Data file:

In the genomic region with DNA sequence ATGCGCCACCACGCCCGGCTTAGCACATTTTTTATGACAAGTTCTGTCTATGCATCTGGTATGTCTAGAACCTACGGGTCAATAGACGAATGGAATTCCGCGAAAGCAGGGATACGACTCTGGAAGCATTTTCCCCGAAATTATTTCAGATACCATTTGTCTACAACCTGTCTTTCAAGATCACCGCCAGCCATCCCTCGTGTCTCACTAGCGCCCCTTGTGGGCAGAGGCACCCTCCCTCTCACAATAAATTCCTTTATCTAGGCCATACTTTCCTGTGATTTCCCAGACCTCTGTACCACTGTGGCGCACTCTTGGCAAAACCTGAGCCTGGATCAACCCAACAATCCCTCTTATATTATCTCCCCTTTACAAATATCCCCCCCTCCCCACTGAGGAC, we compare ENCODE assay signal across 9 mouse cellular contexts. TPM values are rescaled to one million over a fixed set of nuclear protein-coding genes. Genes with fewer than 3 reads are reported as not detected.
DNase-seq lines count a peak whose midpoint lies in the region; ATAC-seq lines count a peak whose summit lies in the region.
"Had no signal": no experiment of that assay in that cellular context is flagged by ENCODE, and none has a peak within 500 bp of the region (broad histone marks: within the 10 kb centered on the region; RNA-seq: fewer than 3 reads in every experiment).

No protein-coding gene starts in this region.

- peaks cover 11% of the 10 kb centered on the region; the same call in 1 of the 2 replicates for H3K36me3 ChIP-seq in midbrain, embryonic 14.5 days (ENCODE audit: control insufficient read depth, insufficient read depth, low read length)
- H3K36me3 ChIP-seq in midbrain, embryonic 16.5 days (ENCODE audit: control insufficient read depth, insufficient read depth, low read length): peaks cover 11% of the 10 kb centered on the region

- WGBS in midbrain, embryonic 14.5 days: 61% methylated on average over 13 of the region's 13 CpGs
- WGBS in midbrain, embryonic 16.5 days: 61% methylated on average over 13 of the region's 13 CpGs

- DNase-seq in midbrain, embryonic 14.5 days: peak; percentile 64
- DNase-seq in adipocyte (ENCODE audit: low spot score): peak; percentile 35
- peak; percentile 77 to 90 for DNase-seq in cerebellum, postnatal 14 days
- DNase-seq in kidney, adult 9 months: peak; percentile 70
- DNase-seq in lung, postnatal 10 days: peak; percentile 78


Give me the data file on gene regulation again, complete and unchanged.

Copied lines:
In the genomic region with DNA sequence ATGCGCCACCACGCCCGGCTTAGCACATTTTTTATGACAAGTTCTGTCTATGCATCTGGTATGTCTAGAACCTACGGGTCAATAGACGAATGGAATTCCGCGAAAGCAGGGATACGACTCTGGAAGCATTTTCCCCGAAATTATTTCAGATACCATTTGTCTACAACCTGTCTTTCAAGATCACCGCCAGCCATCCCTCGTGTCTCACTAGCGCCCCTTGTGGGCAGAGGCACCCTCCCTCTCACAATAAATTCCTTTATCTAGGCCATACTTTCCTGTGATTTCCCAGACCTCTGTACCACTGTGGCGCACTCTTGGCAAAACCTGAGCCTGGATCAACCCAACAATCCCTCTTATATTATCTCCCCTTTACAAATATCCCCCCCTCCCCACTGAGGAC, we compare ENCODE assay signal across 9 mouse cellular contexts. TPM values are rescaled to one million over a fixed set of nuclear protein-coding genes. Genes with fewer than 3 reads are reported as not detected.
DNase-seq lines count a peak whose midpoint lies in the region; ATAC-seq lines count a peak whose summit lies in the region.
"Had no signal": no experiment of that assay in that cellular context is flagged by ENCODE, and none has a peak within 500 bp of the region (broad histone marks: within the 10 kb centered on the region; RNA-seq: fewer than 3 reads in every experiment).

No protein-coding gene starts in this region.

- peaks cover 11% of the 10 kb centered on the region; the same call in 1 of the 2 replicates for H3K36me3 ChIP-seq in midbrain, embryonic 14.5 days (ENCODE audit: control insufficient read depth, insufficient read depth, low read length)
- H3K36me3 ChIP-seq in midbrain, embryonic 16.5 days (ENCODE audit: control insufficient read depth, insufficient read depth, low read length): peaks cover 11% of the 10 kb centered on the region

- WGBS in midbrain, embryonic 14.5 days: 61% methylated on average over 13 of the region's 13 CpGs
- WGBS in midbrain, embryonic 16.5 days: 61% methylated on average over 13 of the region's 13 CpGs

- DNase-seq in midbrain, embryonic 14.5 days: peak; percentile 64
- DNase-seq in adipocyte (ENCODE audit: low spot score): peak; percentile 35
- peak; percentile 77 to 90 for DNase-seq in cerebellum, postnatal 14 days
- DNase-seq in kidney, adult 9 months: peak; percentile 70
- DNase-seq in lung, postnatal 10 days: peak; percentile 78